Credibility in your travel marketing – Be Appropriate
This week we will look at five characteristics of credibility and the impact on your marketing efforts. Credibility means believability – your marketing has an authentic sound to it. Marketing that is credible has more staying power: it “sticks” longer with the consumer. If your marketing lacks credibility, it damages your brand and is quickly dismissed. Credible marketing is mentally filed away by consumers for the next opportunity to use your services. Clients want credible marketing for one simple reason – it respects their intelligence. Credible marketing also displays an intelligence, a keen insight into the concerns and needs of the consumer. Giving all of your marketing efforts a credibility audit will help to ensure that the public will perceive your travel practice as authentic and trustworthy.
This 365 Marketing and Sales Tip is provided free to the travel agent community by:
Credible marketing is appropriate marketing. One of the most common mistakes that travel consultants make in their marketing is to treat all of their clients the same. Every client gets the same email, every client gets the same flyer and the same newsletter. Yet, not every client wants to hear about Disney, wants to take a cruise or is preparing for a honeymoon. Sending a client an inappropriate marketing effort is tantamount to telling them you don’t understand their needs or really care about them as individuals. The next time they think about travel, they won’t be thinking about you.
Nolan Burris has an excellent TRO article on the topic, well worth reading.
Spend time getting to know your clients. Every client has a life-long list of places they want to go and things they want to do that they carry with them at all times. You, as a travel consultant, need a copy of that list. Listen to your clients. What are they telling you about their likes and their dislikes, about their travel ambitions? Every travel consultant needs a CRM system of some type to track their client preferences and desires.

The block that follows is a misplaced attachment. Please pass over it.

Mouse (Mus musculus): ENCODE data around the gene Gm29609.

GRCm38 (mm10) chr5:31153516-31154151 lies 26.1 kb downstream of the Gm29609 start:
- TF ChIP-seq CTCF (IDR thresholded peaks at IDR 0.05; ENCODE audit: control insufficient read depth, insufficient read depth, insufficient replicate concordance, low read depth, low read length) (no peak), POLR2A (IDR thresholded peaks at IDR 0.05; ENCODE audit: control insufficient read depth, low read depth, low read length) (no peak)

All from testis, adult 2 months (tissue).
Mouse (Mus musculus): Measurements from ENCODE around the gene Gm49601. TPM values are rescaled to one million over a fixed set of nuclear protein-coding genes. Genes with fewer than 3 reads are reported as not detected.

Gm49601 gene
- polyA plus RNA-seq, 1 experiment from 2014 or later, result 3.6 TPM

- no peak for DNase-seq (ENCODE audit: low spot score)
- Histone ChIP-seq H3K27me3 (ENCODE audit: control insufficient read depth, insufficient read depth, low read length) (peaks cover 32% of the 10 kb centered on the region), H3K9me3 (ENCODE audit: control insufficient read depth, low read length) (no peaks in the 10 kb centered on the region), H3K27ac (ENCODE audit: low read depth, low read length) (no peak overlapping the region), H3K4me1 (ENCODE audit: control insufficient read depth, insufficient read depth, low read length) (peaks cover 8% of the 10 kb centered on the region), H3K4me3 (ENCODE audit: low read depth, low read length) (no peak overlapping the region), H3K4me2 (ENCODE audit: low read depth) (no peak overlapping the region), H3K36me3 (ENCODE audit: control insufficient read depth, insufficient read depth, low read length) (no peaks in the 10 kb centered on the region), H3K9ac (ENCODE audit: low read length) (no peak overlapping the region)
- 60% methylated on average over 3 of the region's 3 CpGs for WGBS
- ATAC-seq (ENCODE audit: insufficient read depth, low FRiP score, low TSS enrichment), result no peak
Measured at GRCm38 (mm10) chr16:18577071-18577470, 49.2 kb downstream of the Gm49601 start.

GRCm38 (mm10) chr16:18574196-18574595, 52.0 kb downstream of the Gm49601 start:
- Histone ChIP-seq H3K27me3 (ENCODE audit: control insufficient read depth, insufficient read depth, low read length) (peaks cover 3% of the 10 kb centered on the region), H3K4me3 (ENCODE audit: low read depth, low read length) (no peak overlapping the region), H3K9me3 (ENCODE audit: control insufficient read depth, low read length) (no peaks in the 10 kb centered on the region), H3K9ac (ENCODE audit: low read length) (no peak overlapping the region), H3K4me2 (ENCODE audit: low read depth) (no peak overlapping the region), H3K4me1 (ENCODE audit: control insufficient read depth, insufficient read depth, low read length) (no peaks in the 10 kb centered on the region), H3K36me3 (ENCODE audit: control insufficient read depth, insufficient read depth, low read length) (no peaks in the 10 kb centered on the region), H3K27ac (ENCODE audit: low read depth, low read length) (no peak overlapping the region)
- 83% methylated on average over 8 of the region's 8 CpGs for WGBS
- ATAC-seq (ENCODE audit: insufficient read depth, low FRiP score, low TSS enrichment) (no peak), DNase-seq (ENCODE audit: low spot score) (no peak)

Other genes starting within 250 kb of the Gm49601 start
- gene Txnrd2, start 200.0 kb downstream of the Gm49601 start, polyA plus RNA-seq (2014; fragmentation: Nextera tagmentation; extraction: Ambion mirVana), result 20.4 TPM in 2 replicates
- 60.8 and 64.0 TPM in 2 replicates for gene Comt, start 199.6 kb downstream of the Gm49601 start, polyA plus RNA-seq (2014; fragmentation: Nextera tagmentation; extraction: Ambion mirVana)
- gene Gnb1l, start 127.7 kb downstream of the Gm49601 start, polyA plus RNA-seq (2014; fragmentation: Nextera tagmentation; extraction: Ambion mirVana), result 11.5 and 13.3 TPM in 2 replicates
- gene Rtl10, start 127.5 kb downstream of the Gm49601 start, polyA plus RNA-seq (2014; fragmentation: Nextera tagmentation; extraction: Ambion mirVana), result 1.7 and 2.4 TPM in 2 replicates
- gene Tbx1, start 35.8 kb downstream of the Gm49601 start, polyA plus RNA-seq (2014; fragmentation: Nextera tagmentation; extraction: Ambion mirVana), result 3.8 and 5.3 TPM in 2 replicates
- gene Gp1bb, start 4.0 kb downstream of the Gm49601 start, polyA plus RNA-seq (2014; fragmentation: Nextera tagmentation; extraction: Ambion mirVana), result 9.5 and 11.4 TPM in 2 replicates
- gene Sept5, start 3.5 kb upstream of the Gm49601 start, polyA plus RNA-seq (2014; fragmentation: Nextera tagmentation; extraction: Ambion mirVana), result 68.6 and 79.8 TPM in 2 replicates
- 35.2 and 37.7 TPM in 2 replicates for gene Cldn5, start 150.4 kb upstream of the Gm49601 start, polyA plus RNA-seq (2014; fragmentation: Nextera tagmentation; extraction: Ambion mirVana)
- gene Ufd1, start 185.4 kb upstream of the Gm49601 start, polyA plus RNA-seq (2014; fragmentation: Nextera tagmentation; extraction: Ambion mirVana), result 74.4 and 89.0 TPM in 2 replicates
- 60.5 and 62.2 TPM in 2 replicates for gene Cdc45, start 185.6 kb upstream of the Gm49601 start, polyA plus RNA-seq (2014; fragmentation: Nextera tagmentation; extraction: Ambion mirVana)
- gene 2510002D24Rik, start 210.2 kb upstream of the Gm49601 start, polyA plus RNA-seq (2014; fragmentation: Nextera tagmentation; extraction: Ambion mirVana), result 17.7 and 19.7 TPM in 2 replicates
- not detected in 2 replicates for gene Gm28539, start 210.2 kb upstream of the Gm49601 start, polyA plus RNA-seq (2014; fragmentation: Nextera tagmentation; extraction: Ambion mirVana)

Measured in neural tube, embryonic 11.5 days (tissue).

Segregate your marketing efforts. As you market, provide clients with information that is appropriate to their profile. Provide your clients with information on travel in which they have expressed an interest. Demonstrate the client-centric nature of your travel practice by treating your clients as individuals.
Couch your marketing in information and don’t lead with price whatever else you do! A good article on dining in Greece, shopping in Morocco or biking England will go much farther with a client than a long list of “travel specials”. Advertising or marketing that leads with price too often ends with price as the client begins to focus not on the romance of the trip but on its cost. Certainly you will want to choose travel that is appropriate to the spending habits of your individual clients, but the selection process needs to be transparent to the client, a part of your intelligent marketing effort.
Market appropriately and your marketing will be more credible. Clients will begin to trust in your sound judgment and your sense of concern for their well-being.